Bayh-Dole Compliance for Tech Transfer: Q&A Part One
With the recent regulation changes in Bayh-Dole compliance, quite a few questions have been brought to us by clients as we work with them to assure that they remain compliant with disclosures, both pre and post May 14, 2018. At the AUTM Compliance Course in October, I led a presentation, alongside NIH and other agencies that included NIST, NSF, DOE, USDA, NASA and the Army,about the implementation of the new Bayh-Dole reporting requirements. What quickly became apparent is that how these agencies want institutions to comply is far from uniform. In addition, not all agencies use Edison for reporting (NASA and some DOD sponsors do not). In those instances, it is necessary to read the contract to determine the compliance reporting contact and review the reporting requirements. This lack of agreement across agencies on implementation guidelines presents an ongoing challenge for institutions as they strive to stay current with reporting on all of their federally funded research.
The next few articles on our Borman & Company Tech Transfer Compliance Central blog will address questions that our clients have brought to us in response to the new regulations.
1) If you report an invention after the 60-day deadline, can the Government take title?
Yes, the Government can come in at any time and take title if compliance is not completed. Most agencies require that you report invention disclosures within 60 days of receipt, or as soon as you become aware of federal funding thereafter. Regardless of when the disclosure is reported, it is critical to elect title upon the filing of the first U.S. filing (which is considered to be the provisional filing as of May 14, 2018). It is always better to report late than not at all.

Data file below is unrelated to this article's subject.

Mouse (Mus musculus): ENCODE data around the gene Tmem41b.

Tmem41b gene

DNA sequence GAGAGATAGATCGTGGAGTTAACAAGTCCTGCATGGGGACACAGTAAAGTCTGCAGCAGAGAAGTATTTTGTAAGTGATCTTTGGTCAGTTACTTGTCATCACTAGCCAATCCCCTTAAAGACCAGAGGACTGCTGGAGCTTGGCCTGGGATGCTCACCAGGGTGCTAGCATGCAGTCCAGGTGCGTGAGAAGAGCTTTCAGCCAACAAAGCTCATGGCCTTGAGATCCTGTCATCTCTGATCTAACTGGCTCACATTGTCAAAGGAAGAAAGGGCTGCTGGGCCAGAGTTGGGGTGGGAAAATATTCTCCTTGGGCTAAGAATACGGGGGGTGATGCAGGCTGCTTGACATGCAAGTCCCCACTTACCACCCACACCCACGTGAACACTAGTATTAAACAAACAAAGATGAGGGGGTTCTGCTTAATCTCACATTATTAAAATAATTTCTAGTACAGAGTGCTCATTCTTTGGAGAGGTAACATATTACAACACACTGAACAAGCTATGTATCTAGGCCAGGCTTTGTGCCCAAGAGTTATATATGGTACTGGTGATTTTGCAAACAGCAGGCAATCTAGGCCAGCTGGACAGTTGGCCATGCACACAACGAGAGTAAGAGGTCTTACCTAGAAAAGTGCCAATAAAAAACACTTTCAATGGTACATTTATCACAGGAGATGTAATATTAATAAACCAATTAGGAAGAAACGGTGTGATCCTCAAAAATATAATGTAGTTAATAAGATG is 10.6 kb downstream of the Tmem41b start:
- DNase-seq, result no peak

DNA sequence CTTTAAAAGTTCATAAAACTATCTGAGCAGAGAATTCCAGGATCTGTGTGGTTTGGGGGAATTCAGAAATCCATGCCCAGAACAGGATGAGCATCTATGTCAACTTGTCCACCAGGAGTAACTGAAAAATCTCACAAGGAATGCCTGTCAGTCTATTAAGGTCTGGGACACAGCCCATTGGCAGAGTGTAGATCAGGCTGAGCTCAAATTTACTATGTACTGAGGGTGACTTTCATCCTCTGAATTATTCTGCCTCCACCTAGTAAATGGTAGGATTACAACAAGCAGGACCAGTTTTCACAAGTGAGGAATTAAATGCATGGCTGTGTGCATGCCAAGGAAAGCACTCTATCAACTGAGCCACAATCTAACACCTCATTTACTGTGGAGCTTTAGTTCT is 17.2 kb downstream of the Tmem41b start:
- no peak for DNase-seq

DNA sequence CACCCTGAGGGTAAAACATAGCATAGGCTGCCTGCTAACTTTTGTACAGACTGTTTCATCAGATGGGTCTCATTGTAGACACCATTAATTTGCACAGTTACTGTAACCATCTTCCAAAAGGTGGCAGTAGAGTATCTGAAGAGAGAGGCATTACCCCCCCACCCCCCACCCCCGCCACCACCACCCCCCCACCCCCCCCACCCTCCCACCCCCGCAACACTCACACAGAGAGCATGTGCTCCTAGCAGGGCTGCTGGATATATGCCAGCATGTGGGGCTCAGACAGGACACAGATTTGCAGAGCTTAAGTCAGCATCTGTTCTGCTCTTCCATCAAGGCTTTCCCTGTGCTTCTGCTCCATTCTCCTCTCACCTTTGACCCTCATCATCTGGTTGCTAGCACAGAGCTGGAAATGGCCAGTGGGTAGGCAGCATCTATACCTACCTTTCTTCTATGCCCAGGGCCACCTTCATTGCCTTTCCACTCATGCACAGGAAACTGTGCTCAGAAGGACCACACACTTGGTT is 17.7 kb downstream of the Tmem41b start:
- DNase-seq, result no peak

2) What happens if you are late in submitting utilization reports?
While we are not aware of any instances in which the Government has asserted rights to an invention based on missing utilization reports, it is possible that they could do so in the future. Government agencies (and Congress) want to collect data on the licensing and commercialization activities for federally funded inventions. Just recently NIH has targeted some institutions with a large number of outstanding utilization notifications. The notification includes a deadline for remediating notifications within a short period of time, with a warning of loss of grant funding if compliance reporting is not completed.
3) If disclosure is rejected for lack of description, does that delay the 60-day reporting requirement?
Yes, if a disclosure is rejected for lack of description it will delay the 60-day reporting requirement. Often it takes time to gather the appropriate disclosure documents. If this is the case, it is best to elect title if you have filed, enter the patent filings, and complete all other compliance while you work on clearing the disclosure rejection. Keep in mind that if you have not filed a patent application and you need to waive the invention, it cannot be waived until the disclosure is accepted.
To date, government agencies have refrained from asserting title to inventions as a result of non-compliance. However, in just the past two years we’ve seen a spike in interest by a variety of Non-Governmental Advocacy Groups (NGOs) in how institutions comply with the Bayh-Dole regulations. This increased scrutiny from outside of the research institution, in combination with the new regulatory changes, makes it even more important that tech transfer offices pay close attention to Bayh-Dole Compliance.
If there is still confusion around this group of questions or you have additional questions that I can help with, drop me a line at Borman & Company. We’ll be happy to respond to you directly and share the topic in an upcoming Q&A blog post.